Only released on Netflix in many countries, reserved for a cinema release in United Kingdom: The action film GUNPOWDER MILKSHAKE relies on a well-known cast and female power. We reveal how convincing it is in our review.
OT: Gunpowder Milkshake (FR/DE/USA 2021)
Although Sam (Karen Gillan) doesn’t exactly have the best opinion of her mother (Lena Headey), she has followed in her footsteps and has been working as a contract killer for an unscrupulous syndicate for years. However, her latest assignment forces Sam to go against her employers and protect the eight-year-old girl Emily (Chloe Coleman). While Sam’s mentor (Paul Giamatti) has her hunted, the resourceful fighter gets help from the tough weapons experts Madeleine (Carla Gugino), Florence (Michelle Yeoh) and Anna May (Angela Bassett) – as well as her mother…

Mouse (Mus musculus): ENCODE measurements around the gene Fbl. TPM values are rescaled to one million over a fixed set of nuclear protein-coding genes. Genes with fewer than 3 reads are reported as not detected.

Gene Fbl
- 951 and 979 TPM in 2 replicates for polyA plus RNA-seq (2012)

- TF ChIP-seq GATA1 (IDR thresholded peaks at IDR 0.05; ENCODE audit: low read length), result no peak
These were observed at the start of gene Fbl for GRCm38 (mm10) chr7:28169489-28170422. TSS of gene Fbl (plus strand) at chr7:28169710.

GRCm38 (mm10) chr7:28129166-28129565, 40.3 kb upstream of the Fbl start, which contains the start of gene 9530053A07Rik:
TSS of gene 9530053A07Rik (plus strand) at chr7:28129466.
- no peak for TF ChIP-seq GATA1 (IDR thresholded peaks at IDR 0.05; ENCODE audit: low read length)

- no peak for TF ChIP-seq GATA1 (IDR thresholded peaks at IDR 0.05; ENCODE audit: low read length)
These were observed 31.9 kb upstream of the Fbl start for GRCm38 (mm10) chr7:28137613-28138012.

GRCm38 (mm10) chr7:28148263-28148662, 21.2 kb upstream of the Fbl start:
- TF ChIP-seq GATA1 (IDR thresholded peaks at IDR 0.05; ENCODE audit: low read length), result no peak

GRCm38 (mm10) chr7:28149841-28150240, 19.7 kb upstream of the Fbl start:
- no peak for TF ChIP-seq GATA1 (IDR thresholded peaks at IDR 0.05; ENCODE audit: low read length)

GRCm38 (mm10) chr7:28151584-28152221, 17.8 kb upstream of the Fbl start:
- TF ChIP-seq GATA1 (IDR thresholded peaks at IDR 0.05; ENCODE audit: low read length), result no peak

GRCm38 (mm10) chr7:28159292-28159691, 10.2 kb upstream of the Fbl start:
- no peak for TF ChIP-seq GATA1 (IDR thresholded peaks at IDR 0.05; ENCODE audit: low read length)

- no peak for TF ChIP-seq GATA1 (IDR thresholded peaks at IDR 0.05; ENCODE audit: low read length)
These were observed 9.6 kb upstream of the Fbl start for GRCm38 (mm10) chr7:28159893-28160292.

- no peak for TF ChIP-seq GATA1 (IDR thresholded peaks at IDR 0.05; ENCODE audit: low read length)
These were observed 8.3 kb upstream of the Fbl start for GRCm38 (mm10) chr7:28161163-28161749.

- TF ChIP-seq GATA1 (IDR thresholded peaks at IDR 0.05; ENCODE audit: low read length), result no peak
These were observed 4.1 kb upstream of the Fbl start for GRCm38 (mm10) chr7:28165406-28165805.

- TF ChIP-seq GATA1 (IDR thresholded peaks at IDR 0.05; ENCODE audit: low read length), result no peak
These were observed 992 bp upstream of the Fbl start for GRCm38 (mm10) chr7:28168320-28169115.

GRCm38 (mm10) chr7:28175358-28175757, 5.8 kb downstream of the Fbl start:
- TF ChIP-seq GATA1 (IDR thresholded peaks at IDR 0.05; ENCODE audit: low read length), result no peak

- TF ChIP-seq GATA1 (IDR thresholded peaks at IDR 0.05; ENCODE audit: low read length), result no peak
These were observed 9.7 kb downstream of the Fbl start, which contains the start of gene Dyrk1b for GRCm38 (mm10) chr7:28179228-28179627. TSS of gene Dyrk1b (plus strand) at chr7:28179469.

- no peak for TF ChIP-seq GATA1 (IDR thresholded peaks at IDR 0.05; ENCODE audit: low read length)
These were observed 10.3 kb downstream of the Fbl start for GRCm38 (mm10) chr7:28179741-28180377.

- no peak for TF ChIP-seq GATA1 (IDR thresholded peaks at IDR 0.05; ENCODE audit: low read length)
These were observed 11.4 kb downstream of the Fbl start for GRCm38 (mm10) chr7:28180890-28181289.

2021 was many things, including the year of female-led action vehicles. “Casino Royale” director Martin Campbell brought us the direct-to-home premiere “The Protégé – Made for Revenge,” starring Maggie Q as the deadly protege of a hitman played by Samuel L. Jackson who sets his sights on Michael Keaton. In the Amazon premiere “Jolt,” Tanya Wexler portrays Kate Beckinsale as a live-in aggression therapy patient who wants to solve the disappearance of her date, played by Jai Courtney. And Cedric Nicolas-Troyan plays Mary Elizabeth Winstead in the Netflix film “Kate” as a killer trained by Woody Harrelson who is poisoned and wants to avenge her own death in her last hours of life. “Gunpowder Milkshake” also premiered in many countries in the summer – although it was mostly released internationally as a Netflix exclusive, it missed a theatrical release in United Kingdom due to the participation of Studio Babelsberg and StudioCanal. Since large parts of the film were shot in Berlin, “Gunpowder Milkshake” is sure to attract increased attention from some local media. But what else does the new film from “Big Bad Wolves” director Navot Papushado have to offer?